6. the resident undertaking hairdressing services to supplement household income, without employing any workers
  7. the resident using a small part of the house for storage of goods which are for sale at the resident's own market stall, provided the storage does not exceed 10 cubic meter
  8. the resident undertaking piecemeal work at his/her home from factory on work rate basis, to supplement household income.


The Home Based Small Scale Business Scheme by HDB and URA allows residents to carry out activities in their HDB and private residential premises to supplement their income. Under this scheme, residents can prepare small quantities of food for sale to their friends and relatives without turning their residences into a commercial outlet. A licence is not required from NEA. Nonetheless, residents preparing food under the scheme can refer to these guidelines on good hygiene tips to adopt.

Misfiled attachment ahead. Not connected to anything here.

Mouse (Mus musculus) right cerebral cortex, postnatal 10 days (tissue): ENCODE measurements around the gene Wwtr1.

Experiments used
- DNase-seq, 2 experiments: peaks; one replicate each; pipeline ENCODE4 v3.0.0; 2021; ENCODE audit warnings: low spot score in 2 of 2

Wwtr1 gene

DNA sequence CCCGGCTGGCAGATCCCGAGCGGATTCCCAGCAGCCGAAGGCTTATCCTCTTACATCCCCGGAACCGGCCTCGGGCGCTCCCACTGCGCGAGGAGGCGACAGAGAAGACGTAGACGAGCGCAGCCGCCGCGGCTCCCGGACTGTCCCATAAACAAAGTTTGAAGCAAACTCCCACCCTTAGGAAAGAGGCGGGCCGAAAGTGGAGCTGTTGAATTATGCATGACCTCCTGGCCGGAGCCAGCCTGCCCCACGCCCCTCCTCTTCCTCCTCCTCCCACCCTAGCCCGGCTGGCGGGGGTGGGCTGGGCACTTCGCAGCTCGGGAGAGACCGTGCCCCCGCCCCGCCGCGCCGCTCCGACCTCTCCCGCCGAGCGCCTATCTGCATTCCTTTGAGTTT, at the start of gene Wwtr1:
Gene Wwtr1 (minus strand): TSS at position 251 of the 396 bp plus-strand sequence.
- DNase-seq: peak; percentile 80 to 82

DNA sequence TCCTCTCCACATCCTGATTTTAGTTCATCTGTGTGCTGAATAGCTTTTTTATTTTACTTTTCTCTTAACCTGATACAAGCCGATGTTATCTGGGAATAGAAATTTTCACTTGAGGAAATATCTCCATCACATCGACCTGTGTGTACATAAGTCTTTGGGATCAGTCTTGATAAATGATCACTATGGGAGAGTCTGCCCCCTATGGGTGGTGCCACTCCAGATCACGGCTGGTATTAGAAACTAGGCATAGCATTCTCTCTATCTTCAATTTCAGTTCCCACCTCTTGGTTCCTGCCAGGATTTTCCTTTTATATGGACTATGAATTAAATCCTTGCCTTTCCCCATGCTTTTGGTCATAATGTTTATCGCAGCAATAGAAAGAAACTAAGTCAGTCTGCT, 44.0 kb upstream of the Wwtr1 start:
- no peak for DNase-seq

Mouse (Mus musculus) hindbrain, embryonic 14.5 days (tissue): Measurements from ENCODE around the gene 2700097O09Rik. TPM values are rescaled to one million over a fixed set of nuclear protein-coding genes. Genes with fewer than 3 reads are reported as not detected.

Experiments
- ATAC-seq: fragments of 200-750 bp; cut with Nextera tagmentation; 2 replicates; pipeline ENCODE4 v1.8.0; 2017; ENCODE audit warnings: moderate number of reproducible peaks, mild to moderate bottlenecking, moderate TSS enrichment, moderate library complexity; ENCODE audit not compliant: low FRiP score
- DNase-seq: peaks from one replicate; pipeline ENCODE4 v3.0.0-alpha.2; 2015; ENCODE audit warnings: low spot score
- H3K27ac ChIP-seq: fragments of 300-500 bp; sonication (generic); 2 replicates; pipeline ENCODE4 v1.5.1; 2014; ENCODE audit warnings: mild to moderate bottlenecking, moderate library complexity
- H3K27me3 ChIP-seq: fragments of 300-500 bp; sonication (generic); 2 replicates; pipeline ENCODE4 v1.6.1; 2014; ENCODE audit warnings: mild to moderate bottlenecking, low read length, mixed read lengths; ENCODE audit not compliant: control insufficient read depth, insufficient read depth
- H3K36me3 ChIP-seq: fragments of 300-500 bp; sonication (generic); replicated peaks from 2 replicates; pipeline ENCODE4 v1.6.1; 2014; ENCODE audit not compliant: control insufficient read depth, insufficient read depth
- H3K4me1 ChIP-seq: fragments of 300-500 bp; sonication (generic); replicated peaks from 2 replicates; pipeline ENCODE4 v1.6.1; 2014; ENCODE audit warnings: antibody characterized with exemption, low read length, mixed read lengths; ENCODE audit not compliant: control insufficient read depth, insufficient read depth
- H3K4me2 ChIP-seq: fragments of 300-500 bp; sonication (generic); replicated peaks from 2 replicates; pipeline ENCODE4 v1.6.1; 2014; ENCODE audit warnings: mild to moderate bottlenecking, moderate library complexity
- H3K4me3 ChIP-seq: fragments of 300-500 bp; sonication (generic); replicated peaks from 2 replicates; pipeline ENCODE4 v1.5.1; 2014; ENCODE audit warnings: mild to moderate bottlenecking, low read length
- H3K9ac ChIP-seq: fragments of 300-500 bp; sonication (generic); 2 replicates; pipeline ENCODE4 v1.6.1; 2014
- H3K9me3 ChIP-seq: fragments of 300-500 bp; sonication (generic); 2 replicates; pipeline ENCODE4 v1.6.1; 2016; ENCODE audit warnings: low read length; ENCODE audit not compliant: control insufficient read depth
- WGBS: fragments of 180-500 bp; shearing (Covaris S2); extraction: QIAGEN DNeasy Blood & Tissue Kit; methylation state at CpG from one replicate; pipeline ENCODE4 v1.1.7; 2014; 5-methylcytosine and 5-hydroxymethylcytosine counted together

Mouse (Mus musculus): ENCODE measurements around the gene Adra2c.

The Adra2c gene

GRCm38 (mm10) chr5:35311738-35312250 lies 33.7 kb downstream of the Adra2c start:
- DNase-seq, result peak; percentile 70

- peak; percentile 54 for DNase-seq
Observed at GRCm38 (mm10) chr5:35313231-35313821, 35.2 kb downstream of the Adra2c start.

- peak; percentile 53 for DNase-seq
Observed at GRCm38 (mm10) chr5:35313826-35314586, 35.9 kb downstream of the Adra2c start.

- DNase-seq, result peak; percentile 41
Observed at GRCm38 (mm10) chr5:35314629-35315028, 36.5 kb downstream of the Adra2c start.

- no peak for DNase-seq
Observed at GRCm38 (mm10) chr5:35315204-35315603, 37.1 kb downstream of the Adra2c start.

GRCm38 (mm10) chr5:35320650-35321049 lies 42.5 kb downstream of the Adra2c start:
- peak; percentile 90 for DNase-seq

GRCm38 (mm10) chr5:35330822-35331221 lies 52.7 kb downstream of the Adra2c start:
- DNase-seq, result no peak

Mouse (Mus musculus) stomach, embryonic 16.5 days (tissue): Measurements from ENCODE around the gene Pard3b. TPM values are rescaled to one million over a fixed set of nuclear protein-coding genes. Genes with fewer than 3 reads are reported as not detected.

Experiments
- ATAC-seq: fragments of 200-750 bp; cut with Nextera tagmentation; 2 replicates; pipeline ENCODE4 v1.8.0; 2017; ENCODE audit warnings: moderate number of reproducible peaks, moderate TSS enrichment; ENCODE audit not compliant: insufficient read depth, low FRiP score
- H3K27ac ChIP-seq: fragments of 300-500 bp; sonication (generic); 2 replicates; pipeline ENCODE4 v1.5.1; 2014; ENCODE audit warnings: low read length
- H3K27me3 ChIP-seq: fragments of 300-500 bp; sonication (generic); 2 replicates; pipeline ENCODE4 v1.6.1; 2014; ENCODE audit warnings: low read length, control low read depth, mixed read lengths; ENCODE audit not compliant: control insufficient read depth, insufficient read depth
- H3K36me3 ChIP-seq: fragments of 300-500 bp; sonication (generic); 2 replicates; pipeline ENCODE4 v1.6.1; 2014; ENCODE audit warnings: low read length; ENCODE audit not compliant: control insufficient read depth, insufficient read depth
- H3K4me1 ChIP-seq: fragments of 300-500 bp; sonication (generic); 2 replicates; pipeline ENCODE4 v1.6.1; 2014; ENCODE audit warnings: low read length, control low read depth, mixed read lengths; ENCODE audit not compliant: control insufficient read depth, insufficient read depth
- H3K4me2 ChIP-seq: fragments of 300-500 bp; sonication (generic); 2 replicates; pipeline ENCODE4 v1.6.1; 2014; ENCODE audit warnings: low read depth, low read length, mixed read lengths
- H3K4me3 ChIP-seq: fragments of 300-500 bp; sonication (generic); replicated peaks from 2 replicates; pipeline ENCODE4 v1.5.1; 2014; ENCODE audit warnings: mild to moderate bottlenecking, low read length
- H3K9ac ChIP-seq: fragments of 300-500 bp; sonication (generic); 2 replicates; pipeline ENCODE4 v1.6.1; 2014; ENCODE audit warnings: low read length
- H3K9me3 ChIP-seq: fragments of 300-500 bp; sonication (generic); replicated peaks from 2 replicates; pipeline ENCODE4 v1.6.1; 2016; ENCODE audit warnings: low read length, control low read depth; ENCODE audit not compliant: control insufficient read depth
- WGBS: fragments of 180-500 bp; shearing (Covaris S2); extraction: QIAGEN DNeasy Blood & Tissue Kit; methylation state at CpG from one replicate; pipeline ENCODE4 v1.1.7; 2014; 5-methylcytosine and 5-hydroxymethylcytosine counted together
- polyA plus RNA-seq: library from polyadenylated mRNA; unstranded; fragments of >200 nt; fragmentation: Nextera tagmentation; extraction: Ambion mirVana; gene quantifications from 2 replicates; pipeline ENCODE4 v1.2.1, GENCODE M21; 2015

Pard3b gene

Good Food Hygiene Tips for residents preparing food under HDB/URA’s home-based
small scale business scheme


• The food prepared should be for friends and family only. Food should not be sold to
retail food outlets.

• All food preparation activities should be confined to the kitchen. Food should not be
prepared or stored in any other room including bedrooms and living rooms.

• Do not keep any pets (such as dogs, cats, etc.) that can roam freely in the house.

• Children and infants should not be allowed in the kitchen area during food

• Do moderate your incoming orders and avoid taking orders of large quantity